Moses and Aaron were representative of the leadership of all Israel. The snake had to be exposed in front of another brother. It is not enough to recognize your own weaknesses or the potential snakes in the leaders around you; you must expose them by talking about them. It’s the same thing as throwing down the stick. Once the enemy is out in the open, you can take it by the tail and control its power in your life. No one wants to face the snake in their staff. They know it’s there but they keep it in the shadows, never exposing it. It is only when it is exposed that we can prevent it from doing the damage we all know it can do. Take a look at what the Scriptures have to say about what’s inside each of us.


1 Kings 8:37–40

“When there is famine in the land, pestilence or blight or mildew, locusts or grasshoppers; when their enemy besieges them in the land of their cities; whatever plague or whatever sickness there is; whatever prayer, whatever supplication is made by anyone, or by all Your people Israel, when each one knows the plague of [the snakes in] his own heart and spreads out his hands toward this temple: then hear in heaven Your dwelling place, and forgive, and act, and give to everyone according to all his ways, whose heart You know (for You alone know the hearts of all the sons of men), that they may fear you all the days that they live in the land which You gave to our fathers.” [My additions]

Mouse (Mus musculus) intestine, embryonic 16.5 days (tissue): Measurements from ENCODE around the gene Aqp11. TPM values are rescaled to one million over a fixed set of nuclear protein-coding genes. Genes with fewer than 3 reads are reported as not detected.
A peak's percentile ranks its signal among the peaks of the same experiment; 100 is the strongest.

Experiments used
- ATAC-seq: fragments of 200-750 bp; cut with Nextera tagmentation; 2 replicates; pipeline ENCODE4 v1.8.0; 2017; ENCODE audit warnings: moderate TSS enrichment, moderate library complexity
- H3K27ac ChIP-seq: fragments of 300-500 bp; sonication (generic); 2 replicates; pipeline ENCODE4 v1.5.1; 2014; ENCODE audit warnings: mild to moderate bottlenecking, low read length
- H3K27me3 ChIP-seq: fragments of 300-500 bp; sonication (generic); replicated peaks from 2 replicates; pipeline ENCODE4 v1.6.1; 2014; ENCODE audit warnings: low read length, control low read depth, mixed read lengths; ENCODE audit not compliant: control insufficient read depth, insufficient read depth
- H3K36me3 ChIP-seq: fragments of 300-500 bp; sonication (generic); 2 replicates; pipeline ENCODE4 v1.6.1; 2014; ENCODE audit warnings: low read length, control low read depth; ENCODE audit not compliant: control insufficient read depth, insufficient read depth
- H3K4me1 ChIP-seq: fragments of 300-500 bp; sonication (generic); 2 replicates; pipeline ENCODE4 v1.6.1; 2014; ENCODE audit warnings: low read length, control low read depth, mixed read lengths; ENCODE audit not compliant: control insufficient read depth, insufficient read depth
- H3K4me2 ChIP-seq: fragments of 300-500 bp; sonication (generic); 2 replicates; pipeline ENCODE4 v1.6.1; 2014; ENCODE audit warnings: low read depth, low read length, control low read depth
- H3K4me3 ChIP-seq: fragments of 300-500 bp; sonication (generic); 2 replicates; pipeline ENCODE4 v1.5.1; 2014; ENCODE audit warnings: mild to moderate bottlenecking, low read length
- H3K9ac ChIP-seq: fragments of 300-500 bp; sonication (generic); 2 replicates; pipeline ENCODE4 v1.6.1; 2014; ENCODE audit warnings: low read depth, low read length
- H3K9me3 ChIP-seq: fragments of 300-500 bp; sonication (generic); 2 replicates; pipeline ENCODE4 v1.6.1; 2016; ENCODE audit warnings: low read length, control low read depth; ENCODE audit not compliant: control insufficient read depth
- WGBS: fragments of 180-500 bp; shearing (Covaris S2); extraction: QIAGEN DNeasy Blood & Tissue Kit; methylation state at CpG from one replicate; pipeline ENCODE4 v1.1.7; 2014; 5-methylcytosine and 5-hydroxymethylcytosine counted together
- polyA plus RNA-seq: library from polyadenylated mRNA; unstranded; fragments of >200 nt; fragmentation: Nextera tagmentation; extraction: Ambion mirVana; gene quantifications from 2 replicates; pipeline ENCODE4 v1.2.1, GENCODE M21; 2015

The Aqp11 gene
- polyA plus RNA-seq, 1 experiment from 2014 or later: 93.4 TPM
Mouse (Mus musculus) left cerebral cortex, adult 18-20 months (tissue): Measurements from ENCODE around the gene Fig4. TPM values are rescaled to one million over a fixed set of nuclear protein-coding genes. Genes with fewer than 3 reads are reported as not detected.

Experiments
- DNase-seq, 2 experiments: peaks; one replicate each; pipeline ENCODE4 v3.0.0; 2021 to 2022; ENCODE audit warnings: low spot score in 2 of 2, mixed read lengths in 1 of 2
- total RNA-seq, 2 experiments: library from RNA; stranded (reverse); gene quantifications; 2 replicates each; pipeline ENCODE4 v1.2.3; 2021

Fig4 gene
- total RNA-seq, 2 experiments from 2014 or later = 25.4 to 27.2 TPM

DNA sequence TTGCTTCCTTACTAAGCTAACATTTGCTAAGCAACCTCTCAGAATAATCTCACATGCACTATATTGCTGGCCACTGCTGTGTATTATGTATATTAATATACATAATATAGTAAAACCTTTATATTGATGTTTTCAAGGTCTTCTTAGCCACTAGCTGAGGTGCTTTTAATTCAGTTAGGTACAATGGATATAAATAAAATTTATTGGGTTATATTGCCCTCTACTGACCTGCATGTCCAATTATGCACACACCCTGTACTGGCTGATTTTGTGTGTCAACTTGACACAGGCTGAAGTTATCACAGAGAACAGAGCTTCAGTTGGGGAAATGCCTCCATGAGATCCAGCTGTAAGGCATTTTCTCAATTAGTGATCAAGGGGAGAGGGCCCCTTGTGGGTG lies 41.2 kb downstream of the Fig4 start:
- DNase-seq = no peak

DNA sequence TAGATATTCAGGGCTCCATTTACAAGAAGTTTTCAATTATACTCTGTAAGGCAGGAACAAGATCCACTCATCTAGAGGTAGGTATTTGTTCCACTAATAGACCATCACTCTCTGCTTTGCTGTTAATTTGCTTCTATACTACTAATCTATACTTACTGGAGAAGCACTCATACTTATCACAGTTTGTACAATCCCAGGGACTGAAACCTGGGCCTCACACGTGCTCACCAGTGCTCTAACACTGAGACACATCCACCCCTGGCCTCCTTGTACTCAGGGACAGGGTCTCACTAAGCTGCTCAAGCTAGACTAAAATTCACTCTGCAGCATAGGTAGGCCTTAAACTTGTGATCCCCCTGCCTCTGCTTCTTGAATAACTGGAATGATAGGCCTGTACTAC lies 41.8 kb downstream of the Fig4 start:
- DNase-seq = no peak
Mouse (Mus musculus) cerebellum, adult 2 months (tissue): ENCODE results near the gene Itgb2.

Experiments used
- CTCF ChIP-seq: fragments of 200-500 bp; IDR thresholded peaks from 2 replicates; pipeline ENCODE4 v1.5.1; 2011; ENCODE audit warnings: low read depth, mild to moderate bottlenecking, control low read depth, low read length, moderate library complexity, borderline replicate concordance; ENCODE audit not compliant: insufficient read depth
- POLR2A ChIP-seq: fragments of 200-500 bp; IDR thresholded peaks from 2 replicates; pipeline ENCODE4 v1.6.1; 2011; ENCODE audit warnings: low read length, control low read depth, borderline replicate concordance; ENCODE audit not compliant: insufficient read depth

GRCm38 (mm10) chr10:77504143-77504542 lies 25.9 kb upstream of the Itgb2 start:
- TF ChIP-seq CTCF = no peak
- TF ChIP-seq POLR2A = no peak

Did you catch all that? The Father says that we are to know the plague that is in our own heart and only He knows what’s in the heart of man. So in order to expose the snake, we need to come before our God in prayer and supplication and ask Him to reveal what we cannot see, that snake that is traveling with us just waiting for the opportunity to destroy whatever measure of authority we have been given. Many a kingdom has been destroyed by the smallest of snake bites.

The plagues that Moses and Aaron were about to unleash on Egypt were simply because of the plagues that were already inside Pharaoh’s heart. The Father was just trying to expose what was already there so He could give him chance after chance to repent. When it became clear he was not going to, God gave him over to what he truly desired. This is the true meaning of his heart being hardened. Pharaoh could not see the snake in his own staff. And because of his blindness, his authority was taken away and destroyed forever.

In the end, for a true leader (which we all are to varying degrees) to really see the power of God flow through him so he can receive His true blessings in his life, he must allow God to expose the plague, that serpent in his heart. He must then confess it to another and attempt to take it by the tail with everything in him. When we do our part, the Spirit does His and forces the snake to become powerless in our hand.

Take time today and ask the Father to reveal what you cannot see. Don't ignore the elephant in the room because it's not really an elephant!


Jim Staley